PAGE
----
Originality/value

This article is the first to synthesize research on five categories of alternative food institutions (farmers’ markets, CSAs, community gardens, urban farms, and food cooperatives) across disciplinary boundaries.

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Book part
Publication date: 12 November 2018

Nidhi Vij Mali

Information communication technologies can serve as a crucial missing link toward tacking wicked problems of social welfare policy implementation through collaborative…

Abstract

Information communication technologies can serve as a crucial missing link toward tacking wicked problems of social welfare policy implementation through collaborative governance. Using a mixed methods approach, a pre- and postanalyses were used to investigate whether and how cell phones can increase awareness of pregnant women about different cash and service benefits of maternal health benefit policies of 82 pregnant women in a remote tribal community in Melghat forest of Maharashtra, India. Pregnant women received customized prerecorded bilingual audio calls on their mobile phones about maternal health benefit policies. The author then traced whether those audio messages increased the claiming of policy benefits and public engagement. The key contribution of this research is that contrary to the optimism about digital governance, findings suggest that cell phones are not a “silver bullet” for increasing receipt of maternal health benefits. This book chapter concludes with the prescription that the impact of mobile phones and other information technologies will be marginal as long as there are administrative deficiencies in policy implementation and a misalignment in state and federal policy designs.

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Book part
Publication date: 3 September 2015

Shahid Alvi, Steven Downing and Carla Cesaroni

This paper addresses the lack of conceptual and theoretical consensus around cyber-bullying and problems associated with over-reliance on mainstream criminological…

Abstract

Purpose

This paper addresses the lack of conceptual and theoretical consensus around cyber-bullying and problems associated with over-reliance on mainstream criminological thinking to explain this phenomenon.

Methodology/approach

The paper offers a critical criminological perspective on cyber-bullying encouraging scholars to engage with fundamental complications associated with the relationship between late-modernity, neo-liberalism and cyber-bullying. It argues for an approach that contextualizes cyber-bullying within the realities and consequences of late-modernity and neo-liberalism.

Findings

The paper argues that a robust understanding of cyber-bullying entails contextualization of the problem in terms of the realities of consumption, individualism, youth identity formation and incivility in late modern society.

Originality/value

In addition to challenging extant theoretical approaches to cyber-bullying, the paper has important implications for intervention that surpass the limitations of law and order policies which tend to focus on criminalizing poorly understood bad behaviour or indicting internet technologies themselves.

Details

Violence and Crime in the Family: Patterns, Causes, and Consequences
Type: Book
ISBN: 978-1-78560-262-7

Keywords

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Book part
Publication date: 26 November 2020

Cristina Vaz de Almeida and Célia Belim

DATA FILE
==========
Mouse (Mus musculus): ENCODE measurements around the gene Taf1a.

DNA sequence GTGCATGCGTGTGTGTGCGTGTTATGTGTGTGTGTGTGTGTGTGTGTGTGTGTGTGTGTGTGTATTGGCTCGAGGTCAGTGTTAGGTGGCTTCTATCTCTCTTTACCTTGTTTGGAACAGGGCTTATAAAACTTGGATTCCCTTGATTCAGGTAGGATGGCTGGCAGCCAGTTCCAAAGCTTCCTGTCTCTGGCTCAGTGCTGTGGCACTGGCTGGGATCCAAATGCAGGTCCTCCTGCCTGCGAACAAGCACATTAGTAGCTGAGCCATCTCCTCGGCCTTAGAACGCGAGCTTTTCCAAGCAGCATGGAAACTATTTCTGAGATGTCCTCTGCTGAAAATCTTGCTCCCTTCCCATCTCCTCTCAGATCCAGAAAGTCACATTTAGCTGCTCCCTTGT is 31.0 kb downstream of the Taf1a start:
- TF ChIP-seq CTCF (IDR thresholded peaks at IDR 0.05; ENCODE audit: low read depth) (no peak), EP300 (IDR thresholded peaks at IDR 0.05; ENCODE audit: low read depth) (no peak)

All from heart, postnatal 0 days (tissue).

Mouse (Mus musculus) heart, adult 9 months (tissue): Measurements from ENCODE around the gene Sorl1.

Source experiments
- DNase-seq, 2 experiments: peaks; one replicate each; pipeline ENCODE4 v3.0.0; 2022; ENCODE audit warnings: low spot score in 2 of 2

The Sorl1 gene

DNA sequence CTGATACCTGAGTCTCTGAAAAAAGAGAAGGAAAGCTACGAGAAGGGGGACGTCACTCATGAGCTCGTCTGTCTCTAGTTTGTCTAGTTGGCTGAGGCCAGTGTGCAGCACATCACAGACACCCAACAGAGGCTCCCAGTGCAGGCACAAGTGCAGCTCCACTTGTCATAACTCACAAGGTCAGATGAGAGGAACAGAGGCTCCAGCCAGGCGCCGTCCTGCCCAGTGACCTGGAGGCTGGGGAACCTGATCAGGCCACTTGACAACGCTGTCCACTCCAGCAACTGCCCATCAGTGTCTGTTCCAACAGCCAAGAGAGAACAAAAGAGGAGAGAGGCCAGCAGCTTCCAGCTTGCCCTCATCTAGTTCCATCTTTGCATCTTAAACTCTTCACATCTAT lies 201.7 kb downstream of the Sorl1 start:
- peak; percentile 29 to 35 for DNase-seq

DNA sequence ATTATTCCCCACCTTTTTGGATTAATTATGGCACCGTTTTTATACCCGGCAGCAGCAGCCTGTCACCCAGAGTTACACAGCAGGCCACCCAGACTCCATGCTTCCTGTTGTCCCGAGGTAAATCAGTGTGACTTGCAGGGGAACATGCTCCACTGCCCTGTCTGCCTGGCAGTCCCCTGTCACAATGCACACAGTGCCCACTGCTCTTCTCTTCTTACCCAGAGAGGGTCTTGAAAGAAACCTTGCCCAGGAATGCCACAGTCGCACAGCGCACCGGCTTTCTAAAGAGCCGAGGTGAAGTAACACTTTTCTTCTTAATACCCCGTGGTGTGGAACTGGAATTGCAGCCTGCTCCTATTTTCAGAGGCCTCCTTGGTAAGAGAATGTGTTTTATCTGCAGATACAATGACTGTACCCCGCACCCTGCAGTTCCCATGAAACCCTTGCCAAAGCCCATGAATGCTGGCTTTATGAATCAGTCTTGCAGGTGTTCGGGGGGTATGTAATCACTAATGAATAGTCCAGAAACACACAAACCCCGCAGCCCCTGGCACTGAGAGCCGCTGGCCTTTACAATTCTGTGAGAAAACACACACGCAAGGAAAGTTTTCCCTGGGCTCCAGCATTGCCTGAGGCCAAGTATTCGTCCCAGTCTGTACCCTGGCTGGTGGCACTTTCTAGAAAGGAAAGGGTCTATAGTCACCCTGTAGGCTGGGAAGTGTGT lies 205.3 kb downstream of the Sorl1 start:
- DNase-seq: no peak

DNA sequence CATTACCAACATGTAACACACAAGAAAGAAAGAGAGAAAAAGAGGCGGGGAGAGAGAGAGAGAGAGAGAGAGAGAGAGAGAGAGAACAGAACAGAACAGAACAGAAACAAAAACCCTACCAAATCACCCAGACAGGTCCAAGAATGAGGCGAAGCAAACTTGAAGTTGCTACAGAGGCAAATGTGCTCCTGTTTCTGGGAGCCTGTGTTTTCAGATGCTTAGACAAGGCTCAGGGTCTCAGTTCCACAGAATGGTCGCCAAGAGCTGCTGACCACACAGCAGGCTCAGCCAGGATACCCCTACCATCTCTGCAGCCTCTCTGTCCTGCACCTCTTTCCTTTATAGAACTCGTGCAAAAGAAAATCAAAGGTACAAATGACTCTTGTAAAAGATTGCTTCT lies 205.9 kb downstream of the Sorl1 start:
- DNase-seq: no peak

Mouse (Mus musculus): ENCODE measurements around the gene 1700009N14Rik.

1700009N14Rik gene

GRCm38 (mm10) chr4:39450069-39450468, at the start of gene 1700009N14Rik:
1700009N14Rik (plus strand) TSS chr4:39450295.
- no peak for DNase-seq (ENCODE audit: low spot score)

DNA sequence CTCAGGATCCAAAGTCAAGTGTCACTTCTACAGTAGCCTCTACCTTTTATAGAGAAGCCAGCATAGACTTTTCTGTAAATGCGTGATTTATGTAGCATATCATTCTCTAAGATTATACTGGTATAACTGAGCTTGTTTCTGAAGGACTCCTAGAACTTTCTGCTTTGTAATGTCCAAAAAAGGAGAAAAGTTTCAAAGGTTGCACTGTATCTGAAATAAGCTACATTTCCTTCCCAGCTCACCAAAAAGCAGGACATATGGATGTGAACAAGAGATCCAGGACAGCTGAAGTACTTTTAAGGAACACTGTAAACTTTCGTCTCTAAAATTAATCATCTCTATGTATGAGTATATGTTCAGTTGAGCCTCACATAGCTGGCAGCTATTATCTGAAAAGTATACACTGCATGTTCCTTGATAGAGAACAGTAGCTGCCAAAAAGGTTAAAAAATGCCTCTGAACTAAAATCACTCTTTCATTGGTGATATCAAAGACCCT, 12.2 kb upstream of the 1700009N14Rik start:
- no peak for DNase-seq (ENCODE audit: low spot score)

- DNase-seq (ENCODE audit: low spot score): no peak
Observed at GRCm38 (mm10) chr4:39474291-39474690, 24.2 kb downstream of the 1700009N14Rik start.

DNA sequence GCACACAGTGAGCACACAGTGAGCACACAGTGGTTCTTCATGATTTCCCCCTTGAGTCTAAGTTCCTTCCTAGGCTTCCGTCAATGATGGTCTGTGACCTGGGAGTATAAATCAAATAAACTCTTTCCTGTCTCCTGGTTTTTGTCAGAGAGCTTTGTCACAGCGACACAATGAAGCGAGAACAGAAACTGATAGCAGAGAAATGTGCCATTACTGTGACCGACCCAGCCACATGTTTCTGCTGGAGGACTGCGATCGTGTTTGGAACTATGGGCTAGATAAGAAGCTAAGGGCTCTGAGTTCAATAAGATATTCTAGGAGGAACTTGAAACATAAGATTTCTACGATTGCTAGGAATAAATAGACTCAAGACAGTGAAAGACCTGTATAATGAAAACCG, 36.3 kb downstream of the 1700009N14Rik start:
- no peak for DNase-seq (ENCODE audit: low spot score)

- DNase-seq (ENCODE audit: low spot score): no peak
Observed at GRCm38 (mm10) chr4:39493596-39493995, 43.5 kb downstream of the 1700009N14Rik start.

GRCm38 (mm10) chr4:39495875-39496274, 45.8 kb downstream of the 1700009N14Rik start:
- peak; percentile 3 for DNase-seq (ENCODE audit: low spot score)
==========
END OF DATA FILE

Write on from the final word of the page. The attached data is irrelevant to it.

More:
This chapter focusses on the contribution of health professionals' communication competences to patients. We propose a model of communication to be used in the therapeutic…

Abstract

This chapter focusses on the contribution of health professionals' communication competences to patients. We propose a model of communication to be used in the therapeutic relationship, supported by a literature review. The methodology is qualitative. Four focus groups (FGs) composed of Portuguese health professionals (N = 25), such as medical doctors, nurses and professors in health fields, were conducted during 2017 and 2018. All the participants of FGs validated a three-factor aggregated and interdependent model, which is composed of assertiveness, clear language and positivity (ACP model). The factors reinforce the therapeutic relationship and improve health literacy, thus reinforcing the patient's health and well-being. The argument is that health is wealth, so if the communication can improve health, then this has positive social implications. The study is a response to the lack of consensus in the literature on what specific and operative communication competences the health professional should perform in clinical encounters with the patients, and how these competences can improve, in the final instance, their health and well-being.

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Book part
Publication date: 3 August 2017

Matt Bower

The ability for learners to interact online via their avatars in a 3-D simulation space means that virtual worlds afford a host of educational opportunities not offered by…

Abstract

The ability for learners to interact online via their avatars in a 3-D simulation space means that virtual worlds afford a host of educational opportunities not offered by other learning technology platforms, but their use also raises several pertinent issues that warrant consideration. This chapter reviews the educational use of virtual worlds from a design perspective. Virtual-world definitions are explored, along with their key educational characteristics. Different virtual-world environments are briefly contrasted, including Second Life, Active Worlds, Open Sim, and Minecraft. A wide variety of virtual-world uses in schools and universities are examined so as to understand their versatility. Key educational benefits of virtual worlds are distilled from the literature, such as the ability to facilitate 3-D simulations, role-plays, construction tasks, and immersive learning. Emergent issues surrounding the use of virtual worlds are also analyzed, including cognitive load, safety, and representational fidelity. One higher education and one school level vignette are provided in order to offer more detailed insight into the use of virtual worlds in practice. Recommendations for learning design and implementation are presented, based on the thematic analysis of contemporary virtual-worlds research.

Details

Design of Technology-Enhanced Learning
Type: Book
ISBN: 978-1-78714-183-4